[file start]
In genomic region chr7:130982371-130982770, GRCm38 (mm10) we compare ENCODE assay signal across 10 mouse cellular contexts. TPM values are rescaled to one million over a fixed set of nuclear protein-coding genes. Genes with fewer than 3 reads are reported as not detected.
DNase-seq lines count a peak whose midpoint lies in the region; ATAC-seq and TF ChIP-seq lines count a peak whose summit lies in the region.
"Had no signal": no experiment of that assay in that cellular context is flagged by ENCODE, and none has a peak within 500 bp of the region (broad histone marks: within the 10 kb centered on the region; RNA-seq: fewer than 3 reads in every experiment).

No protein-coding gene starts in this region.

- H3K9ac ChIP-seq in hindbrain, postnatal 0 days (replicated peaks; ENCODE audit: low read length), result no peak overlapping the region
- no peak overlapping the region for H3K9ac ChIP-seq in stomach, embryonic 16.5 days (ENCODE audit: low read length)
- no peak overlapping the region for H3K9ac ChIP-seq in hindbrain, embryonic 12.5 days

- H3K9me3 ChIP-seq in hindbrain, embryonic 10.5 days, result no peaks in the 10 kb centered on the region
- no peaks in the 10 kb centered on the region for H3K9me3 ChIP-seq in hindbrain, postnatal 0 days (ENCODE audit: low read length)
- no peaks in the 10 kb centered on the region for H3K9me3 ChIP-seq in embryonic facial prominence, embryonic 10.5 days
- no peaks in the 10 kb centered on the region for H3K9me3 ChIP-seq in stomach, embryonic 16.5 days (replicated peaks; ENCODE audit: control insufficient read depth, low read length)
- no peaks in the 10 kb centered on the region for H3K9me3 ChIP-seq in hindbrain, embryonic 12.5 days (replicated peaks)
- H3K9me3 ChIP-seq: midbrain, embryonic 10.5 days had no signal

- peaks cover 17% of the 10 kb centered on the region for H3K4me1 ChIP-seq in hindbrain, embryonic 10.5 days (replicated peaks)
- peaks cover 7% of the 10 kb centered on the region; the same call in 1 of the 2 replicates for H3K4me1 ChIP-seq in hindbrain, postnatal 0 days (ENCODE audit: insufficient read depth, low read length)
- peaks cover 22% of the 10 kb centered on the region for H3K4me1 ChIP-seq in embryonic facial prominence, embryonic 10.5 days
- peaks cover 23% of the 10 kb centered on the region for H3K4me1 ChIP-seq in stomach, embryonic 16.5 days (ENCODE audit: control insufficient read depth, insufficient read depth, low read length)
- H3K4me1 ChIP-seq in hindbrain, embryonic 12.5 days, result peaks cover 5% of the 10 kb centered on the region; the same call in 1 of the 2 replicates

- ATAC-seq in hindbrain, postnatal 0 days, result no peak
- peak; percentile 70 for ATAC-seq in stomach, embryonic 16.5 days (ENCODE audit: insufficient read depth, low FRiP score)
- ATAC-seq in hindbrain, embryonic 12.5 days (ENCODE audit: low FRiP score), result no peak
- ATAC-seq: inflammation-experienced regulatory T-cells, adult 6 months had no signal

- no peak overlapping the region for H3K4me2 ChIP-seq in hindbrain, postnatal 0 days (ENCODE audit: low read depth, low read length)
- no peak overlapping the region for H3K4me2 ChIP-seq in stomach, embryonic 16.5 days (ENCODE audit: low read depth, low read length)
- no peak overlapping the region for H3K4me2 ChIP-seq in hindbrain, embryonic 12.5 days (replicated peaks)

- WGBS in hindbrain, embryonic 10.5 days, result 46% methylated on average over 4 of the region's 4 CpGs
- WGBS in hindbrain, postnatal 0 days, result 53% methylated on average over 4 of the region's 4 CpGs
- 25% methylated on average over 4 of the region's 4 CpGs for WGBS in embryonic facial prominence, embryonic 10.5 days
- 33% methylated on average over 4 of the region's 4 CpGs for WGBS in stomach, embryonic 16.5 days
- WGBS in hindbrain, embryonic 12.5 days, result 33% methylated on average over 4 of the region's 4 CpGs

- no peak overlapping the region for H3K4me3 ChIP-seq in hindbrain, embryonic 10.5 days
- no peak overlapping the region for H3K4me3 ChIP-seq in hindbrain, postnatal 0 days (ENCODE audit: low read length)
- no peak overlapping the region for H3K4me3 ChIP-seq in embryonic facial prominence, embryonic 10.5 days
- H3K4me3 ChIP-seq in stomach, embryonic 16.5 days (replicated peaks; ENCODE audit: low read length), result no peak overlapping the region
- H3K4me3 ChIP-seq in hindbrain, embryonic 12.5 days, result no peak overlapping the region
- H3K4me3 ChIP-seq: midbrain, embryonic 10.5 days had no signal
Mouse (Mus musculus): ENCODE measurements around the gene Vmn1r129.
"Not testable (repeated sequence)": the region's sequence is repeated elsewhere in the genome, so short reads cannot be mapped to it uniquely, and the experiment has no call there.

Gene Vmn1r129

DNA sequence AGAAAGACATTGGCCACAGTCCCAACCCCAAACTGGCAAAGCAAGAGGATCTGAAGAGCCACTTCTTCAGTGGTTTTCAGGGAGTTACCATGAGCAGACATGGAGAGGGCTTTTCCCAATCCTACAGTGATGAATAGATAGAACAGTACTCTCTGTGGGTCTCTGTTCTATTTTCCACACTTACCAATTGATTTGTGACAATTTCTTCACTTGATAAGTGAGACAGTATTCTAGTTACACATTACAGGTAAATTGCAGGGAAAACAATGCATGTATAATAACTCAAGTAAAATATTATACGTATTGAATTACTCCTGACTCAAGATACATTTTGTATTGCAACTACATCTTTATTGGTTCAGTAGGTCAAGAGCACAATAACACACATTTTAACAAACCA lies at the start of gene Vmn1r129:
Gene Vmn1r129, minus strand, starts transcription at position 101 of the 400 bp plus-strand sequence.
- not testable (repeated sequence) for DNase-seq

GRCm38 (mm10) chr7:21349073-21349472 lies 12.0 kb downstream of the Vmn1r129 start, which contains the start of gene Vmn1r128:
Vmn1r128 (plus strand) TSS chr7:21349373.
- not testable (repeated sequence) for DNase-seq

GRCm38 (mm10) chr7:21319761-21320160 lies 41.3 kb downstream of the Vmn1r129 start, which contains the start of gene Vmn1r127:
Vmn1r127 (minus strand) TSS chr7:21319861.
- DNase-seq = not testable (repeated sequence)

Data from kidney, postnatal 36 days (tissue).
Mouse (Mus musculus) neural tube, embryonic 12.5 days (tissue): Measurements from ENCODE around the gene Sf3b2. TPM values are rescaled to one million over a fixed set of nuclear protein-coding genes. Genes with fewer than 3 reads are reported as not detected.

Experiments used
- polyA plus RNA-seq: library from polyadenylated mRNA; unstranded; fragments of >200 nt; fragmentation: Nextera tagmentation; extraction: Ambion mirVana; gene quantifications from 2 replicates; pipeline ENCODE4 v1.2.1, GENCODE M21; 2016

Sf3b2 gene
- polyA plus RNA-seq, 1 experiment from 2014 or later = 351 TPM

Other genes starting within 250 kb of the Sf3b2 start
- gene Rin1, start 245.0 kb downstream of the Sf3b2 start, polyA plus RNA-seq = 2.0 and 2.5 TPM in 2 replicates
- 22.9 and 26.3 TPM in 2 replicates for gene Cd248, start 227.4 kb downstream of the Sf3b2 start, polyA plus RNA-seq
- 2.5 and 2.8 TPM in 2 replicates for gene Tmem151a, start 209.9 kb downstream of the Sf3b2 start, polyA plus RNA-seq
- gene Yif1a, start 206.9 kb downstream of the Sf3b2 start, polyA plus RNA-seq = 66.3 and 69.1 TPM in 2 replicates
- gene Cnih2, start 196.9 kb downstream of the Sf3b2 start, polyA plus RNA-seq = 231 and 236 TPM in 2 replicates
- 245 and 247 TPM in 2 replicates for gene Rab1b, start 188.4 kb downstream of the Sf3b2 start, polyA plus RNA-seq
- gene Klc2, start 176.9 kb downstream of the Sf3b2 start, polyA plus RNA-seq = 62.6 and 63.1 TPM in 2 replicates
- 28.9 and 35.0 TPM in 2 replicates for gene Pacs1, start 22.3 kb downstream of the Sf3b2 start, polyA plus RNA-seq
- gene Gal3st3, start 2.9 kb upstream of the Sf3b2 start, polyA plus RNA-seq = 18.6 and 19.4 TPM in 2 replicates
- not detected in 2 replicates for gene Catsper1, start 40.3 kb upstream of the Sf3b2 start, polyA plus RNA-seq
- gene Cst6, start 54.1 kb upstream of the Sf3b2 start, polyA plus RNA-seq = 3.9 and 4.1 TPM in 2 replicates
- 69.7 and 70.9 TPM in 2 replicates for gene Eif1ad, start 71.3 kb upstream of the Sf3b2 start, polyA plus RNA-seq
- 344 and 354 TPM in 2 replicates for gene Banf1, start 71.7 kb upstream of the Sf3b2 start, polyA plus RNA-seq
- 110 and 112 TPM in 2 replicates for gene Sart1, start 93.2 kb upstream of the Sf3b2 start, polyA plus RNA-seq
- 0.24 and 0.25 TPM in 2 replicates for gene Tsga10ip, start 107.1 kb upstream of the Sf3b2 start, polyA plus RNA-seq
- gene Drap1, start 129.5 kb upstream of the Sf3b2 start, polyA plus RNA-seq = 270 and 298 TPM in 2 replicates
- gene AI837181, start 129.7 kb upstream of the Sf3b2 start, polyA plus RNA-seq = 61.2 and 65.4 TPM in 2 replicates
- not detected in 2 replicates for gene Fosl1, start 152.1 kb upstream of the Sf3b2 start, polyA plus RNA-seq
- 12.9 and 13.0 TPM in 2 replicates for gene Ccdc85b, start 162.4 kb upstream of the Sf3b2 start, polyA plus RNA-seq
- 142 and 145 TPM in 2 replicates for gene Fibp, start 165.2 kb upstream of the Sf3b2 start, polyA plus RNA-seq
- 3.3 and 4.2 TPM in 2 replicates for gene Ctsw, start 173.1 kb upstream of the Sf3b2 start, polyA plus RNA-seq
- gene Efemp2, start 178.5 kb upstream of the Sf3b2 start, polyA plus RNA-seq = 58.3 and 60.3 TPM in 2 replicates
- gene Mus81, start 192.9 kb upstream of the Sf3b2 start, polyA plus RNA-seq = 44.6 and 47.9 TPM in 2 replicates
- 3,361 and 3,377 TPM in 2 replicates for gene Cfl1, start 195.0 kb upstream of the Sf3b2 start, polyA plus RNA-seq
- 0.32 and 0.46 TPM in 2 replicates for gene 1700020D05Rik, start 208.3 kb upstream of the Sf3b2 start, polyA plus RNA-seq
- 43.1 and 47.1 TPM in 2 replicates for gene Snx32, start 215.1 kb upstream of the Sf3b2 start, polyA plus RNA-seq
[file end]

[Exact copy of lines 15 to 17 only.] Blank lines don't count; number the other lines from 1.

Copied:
- peaks cover 7% of the 10 kb centered on the region; the same call in 1 of the 2 replicates for H3K4me1 ChIP-seq in hindbrain, postnatal 0 days (ENCODE audit: insufficient read depth, low read length)
- peaks cover 22% of the 10 kb centered on the region for H3K4me1 ChIP-seq in embryonic facial prominence, embryonic 10.5 days
- peaks cover 23% of the 10 kb centered on the region for H3K4me1 ChIP-seq in stomach, embryonic 16.5 days (ENCODE audit: control insufficient read depth, insufficient read depth, low read length)